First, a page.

I could now go on about how the amplification didn’t do the young singers any favours, and maybe, given Pacific Opera is a showcase for young singers, I’d be justified but, in the end, I thought they came out pretty well. I *know* I want to hear Alexandra Flood (Vixen) sing again. Anything. Just tell me when, where. Likewise Alexander Knight (Forester). Remember that name. I thoroughly enjoyed Jessica Harper’s blowsy Chocholka and Carli Partridge’s mournful Dog. It was harder to assess the full complexity of Christopher Curcuruto’s voice, although he powered through a tough set of roles with a lively and versatile stage presence. And Sarah Wang as the Fox was a natty foil to the Vixen, musically and dramatically.

The work of the chorus did get lost in the general welter of sound, which was a shame because I suspect they sang rather well. They certainly acted well, throwing themselves into Michael Campbell’s busy production. Vixen is a gift for designers – a wonderful parade of cartoon characters who can be animals or humans or something in between. A small budget and huge imagination here resulted in an enchanting menagerie of deftly drawn characters. The only risk was that in the big production numbers — the weddings, in particular — the action sometimes detracted from the music.

Which brings me to Sydney Youth Orchestra. This was one of the most successful aspects of the production. Indeed, to a certain extent, they dominated, sitting in the middle making these wonderful sounds while the action fizzed around on the edges. Young musicians — singers or instrumentalists — always seem to bring a special edge to a performance, especially when they are discovering new repertoire. It feels like you are literally discovering it with them. And it helps when the leader of the exploration party is someone with the experience of Alex Briger, who put aside any artistic flamboyance in favour of rock-solid semaphore, well-chosen tempi and what felt like the ability to look in multiple directions at once.

Thinking about the performance a few days down the track, I think what most impressed me the sheer ambition of the project, and what it says about Pacific Opera’s ongoing role in the artistic ecology of Sydney and beyond. The logistics for this, their biggest ever production, were considerable. There were compromises. There were problems. They didn’t solve them all. But it was a huge achievement, for the entire ensemble — principals, chorus and orchestra alike — and one which gives me the hope that I long for, but don’t always feel, for the future of opera.

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In defence of slow reading

I’m doing an HDR. That’s a Higher Degree by Research to those of you not completely all over your TLAs. An MCA, to be precise, at UTS.

The idea of going back to study was not on my radar until a colleague and academic suggested, ever so gently, gently but persuasively, that it was time to stop writing 350 word reviews and 500 word previews (let alone 140 character tweets) in favour of something a bit longer, a bit more thoughtful. It was a wonderful suggestion. It still is. I am in love with the luxurious feeling of allowing my thoughts to spread, like a slowly melting ice-cream, across all areas of my consciousness, making new shapes and connections as they find new places to go.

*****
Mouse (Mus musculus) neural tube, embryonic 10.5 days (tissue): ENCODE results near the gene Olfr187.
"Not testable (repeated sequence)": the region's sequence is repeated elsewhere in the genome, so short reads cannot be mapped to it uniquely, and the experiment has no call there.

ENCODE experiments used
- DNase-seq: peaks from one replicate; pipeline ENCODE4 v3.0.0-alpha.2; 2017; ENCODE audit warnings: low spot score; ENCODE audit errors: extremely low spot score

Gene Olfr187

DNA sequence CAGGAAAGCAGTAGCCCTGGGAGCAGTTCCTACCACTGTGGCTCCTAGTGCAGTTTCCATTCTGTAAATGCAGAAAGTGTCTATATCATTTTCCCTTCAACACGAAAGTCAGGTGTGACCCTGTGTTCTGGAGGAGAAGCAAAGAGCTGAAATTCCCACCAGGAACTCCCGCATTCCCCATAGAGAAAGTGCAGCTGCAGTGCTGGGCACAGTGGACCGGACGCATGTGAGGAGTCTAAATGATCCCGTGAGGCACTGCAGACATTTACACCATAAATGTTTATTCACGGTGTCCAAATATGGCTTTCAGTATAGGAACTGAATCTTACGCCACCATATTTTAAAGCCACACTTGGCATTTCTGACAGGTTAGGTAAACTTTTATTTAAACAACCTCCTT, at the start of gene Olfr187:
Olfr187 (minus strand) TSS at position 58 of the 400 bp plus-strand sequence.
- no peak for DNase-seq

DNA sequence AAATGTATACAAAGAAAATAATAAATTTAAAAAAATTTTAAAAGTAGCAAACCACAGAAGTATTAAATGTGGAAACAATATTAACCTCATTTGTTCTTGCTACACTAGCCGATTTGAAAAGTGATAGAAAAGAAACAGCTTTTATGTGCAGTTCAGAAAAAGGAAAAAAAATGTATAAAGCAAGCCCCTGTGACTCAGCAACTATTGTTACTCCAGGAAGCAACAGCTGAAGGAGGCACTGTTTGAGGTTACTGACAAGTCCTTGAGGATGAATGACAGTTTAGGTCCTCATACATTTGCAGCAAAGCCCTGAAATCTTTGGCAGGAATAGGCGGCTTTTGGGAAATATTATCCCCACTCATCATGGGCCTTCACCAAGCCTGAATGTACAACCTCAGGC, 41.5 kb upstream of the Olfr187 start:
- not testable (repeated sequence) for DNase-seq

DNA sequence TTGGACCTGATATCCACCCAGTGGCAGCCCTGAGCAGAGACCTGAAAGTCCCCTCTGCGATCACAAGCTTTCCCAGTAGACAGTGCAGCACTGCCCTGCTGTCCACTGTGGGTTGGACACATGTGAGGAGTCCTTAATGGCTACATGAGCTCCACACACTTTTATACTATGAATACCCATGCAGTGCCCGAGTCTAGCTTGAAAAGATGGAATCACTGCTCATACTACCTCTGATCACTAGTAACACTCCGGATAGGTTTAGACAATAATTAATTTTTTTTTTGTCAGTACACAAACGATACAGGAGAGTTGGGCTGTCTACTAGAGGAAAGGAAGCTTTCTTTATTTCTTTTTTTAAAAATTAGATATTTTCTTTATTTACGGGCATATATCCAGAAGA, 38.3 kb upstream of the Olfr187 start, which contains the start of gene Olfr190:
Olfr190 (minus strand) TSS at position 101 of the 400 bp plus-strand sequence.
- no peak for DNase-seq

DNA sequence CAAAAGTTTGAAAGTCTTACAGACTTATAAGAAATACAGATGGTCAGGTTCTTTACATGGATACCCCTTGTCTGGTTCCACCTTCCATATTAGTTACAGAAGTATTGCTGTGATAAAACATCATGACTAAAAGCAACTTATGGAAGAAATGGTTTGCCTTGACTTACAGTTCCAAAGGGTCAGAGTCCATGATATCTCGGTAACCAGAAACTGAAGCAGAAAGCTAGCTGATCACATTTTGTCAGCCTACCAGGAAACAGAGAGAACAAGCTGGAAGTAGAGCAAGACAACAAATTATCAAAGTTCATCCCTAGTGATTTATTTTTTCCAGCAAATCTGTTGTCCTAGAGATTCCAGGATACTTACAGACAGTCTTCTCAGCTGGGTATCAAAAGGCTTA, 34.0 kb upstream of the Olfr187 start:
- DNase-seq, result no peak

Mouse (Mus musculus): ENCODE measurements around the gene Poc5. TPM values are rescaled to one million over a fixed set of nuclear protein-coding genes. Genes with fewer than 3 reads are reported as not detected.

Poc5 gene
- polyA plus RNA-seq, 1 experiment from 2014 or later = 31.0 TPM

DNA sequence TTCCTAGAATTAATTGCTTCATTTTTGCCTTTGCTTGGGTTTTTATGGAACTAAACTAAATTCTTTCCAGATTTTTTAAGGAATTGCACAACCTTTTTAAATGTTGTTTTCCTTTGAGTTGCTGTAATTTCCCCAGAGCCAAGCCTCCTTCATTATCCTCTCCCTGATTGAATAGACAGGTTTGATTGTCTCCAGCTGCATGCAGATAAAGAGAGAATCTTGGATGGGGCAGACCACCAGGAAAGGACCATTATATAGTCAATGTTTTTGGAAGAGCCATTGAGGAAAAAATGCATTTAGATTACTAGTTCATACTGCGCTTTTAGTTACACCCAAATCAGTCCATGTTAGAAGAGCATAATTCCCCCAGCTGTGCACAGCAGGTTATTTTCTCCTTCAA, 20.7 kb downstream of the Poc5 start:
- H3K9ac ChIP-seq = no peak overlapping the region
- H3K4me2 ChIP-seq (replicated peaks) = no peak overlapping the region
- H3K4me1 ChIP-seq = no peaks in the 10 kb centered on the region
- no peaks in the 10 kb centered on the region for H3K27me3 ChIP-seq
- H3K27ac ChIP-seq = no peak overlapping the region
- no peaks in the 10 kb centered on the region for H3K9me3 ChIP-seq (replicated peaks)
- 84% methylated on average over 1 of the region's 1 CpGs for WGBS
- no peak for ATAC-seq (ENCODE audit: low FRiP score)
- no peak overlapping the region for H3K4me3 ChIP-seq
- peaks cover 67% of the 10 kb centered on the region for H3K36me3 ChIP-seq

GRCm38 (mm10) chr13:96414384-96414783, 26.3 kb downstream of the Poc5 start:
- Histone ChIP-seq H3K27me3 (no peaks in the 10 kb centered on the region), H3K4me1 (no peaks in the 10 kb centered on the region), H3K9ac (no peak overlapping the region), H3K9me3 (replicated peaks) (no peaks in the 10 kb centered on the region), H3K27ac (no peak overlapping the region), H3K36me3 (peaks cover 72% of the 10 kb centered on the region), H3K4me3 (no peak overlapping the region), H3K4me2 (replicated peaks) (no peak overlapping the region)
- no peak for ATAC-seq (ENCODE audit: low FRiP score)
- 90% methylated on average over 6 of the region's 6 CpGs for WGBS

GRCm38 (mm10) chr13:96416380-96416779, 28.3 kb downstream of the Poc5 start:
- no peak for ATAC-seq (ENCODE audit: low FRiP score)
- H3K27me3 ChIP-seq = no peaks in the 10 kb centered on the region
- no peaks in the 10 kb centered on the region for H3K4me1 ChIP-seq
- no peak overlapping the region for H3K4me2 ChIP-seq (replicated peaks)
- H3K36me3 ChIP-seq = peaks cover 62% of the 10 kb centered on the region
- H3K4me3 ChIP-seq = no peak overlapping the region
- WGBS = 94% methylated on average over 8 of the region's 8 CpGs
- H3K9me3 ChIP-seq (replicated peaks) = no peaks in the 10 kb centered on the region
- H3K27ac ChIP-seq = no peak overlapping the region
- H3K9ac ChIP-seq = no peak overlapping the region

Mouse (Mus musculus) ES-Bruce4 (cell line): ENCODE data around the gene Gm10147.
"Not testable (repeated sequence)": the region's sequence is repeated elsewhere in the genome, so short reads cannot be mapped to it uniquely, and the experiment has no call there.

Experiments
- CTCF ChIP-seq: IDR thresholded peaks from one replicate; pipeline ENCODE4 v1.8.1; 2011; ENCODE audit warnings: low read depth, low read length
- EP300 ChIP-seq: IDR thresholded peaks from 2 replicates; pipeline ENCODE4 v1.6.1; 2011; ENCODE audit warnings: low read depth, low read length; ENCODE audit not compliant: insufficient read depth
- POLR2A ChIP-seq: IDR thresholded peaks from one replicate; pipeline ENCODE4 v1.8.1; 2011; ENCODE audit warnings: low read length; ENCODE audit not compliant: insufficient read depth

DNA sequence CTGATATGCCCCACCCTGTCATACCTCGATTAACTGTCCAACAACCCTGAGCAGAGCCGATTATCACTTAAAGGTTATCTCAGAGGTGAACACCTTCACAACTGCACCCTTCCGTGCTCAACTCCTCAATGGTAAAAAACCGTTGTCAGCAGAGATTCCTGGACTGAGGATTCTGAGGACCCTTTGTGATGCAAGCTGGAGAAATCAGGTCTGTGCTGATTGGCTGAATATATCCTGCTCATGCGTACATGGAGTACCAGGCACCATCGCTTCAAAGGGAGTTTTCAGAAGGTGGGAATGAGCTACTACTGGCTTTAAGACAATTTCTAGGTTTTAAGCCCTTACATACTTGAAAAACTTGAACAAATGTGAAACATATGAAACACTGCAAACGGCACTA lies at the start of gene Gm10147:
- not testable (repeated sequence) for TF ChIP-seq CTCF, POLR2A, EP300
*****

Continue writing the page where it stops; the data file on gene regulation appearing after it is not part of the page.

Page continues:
The only fly in the ointment is that the rest of the world doesn’t seem to want to keep pace – a very slow pace — with me. Even the redoubtable University of Technology, Sydney, has been shoe-horning in the learning with brutal efficiency. Research week. Wall-to-wall seminars full of more-or-less useful study tips. Research study skills. Time management. Pre-seminar reading so we can get through all the material more quickly. OK, stop talking now, we’ve run out of discussion time, we must move on.

I’m not ready to move on. I am ready to be still. And that is why I am kicking back against my newly adopted alma mater’s helpful hints. I do not want to learn how to ‘speed read’. I’ve done enough speed reading for a lifetime. I’ve precis-ed Wagner’s Ring Cycle, for goodness sake. I have drunk knowledge from the firehose of the internet and come out gasping for air.

So now I make no apologies for any potential delays. I am a naturally fast reader. Fast and voracious. I gobble words. But for now, I am fighting my own habits and taking it slowly. I am chewing over phrases, letting words rattle around and hang in the air, until complete silence returns. (It’s a long wait for silence, and I’ve never quite managed to get there yet). I am relishing the clarity and intellectual acuity of Stefan Zweig. I am marvelling at Andrew Ford’s nail-on-the-headness. I’m savouring Janet Malcolm. I’m occasionally spitting things out. I am trying not to be overwhelmed by the need to read Everything That Has Ever Been Written before I can myself write.

I’m not sure where this will take me but I feel sure it will be interesting, if only I can hold back the forces of time. Watch this space.